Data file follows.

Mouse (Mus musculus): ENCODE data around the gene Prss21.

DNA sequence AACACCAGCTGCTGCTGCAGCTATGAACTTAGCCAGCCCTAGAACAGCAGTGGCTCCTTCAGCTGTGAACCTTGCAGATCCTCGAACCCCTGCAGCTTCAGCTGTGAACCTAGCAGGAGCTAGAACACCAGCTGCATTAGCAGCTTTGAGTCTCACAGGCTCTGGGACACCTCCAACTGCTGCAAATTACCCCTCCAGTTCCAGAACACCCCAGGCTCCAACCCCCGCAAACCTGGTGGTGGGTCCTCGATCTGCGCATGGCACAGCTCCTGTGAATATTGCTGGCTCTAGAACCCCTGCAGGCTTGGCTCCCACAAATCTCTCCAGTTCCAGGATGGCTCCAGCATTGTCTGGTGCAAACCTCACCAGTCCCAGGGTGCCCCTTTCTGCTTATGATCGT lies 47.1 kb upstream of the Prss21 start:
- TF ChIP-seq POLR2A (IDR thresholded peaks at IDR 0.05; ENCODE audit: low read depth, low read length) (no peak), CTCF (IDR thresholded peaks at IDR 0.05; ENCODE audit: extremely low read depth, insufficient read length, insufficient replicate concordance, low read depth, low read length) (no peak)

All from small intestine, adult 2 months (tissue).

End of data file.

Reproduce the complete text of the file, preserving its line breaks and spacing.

Mouse (Mus musculus): ENCODE data around the gene Prss21.

DNA sequence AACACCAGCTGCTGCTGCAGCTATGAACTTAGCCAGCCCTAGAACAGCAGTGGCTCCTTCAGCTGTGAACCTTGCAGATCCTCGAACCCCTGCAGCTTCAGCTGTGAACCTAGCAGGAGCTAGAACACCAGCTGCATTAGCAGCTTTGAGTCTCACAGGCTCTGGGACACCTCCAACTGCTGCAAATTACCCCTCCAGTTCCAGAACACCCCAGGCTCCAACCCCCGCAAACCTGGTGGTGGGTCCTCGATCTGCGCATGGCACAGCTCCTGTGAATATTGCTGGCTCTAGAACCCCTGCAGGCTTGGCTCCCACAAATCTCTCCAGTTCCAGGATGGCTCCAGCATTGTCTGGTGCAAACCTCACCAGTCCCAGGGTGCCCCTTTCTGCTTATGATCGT lies 47.1 kb upstream of the Prss21 start:
- TF ChIP-seq POLR2A (IDR thresholded peaks at IDR 0.05; ENCODE audit: low read depth, low read length) (no peak), CTCF (IDR thresholded peaks at IDR 0.05; ENCODE audit: extremely low read depth, insufficient read length, insufficient replicate concordance, low read depth, low read length) (no peak)

All from small intestine, adult 2 months (tissue).